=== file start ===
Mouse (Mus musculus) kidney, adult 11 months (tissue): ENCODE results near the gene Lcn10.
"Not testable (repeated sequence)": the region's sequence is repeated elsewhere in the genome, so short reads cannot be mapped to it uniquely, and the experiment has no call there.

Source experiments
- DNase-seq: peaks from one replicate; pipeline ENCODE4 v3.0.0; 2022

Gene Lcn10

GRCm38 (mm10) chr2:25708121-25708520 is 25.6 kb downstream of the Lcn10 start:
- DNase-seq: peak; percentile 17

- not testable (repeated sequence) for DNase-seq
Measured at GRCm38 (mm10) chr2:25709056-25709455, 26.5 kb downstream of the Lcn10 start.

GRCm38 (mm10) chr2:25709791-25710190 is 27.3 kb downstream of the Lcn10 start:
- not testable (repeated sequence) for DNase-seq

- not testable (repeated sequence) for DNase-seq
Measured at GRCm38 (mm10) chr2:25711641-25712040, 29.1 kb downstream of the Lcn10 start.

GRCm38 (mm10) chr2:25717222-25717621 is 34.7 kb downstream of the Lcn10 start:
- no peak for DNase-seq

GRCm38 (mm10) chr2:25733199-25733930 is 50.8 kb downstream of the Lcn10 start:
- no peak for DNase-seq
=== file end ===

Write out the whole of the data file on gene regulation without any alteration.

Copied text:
Mouse (Mus musculus) kidney, adult 11 months (tissue): ENCODE results near the gene Lcn10.
"Not testable (repeated sequence)": the region's sequence is repeated elsewhere in the genome, so short reads cannot be mapped to it uniquely, and the experiment has no call there.

Source experiments
- DNase-seq: peaks from one replicate; pipeline ENCODE4 v3.0.0; 2022

Gene Lcn10

GRCm38 (mm10) chr2:25708121-25708520 is 25.6 kb downstream of the Lcn10 start:
- DNase-seq: peak; percentile 17

- not testable (repeated sequence) for DNase-seq
Measured at GRCm38 (mm10) chr2:25709056-25709455, 26.5 kb downstream of the Lcn10 start.

GRCm38 (mm10) chr2:25709791-25710190 is 27.3 kb downstream of the Lcn10 start:
- not testable (repeated sequence) for DNase-seq

- not testable (repeated sequence) for DNase-seq
Measured at GRCm38 (mm10) chr2:25711641-25712040, 29.1 kb downstream of the Lcn10 start.

GRCm38 (mm10) chr2:25717222-25717621 is 34.7 kb downstream of the Lcn10 start:
- no peak for DNase-seq

GRCm38 (mm10) chr2:25733199-25733930 is 50.8 kb downstream of the Lcn10 start:
- no peak for DNase-seq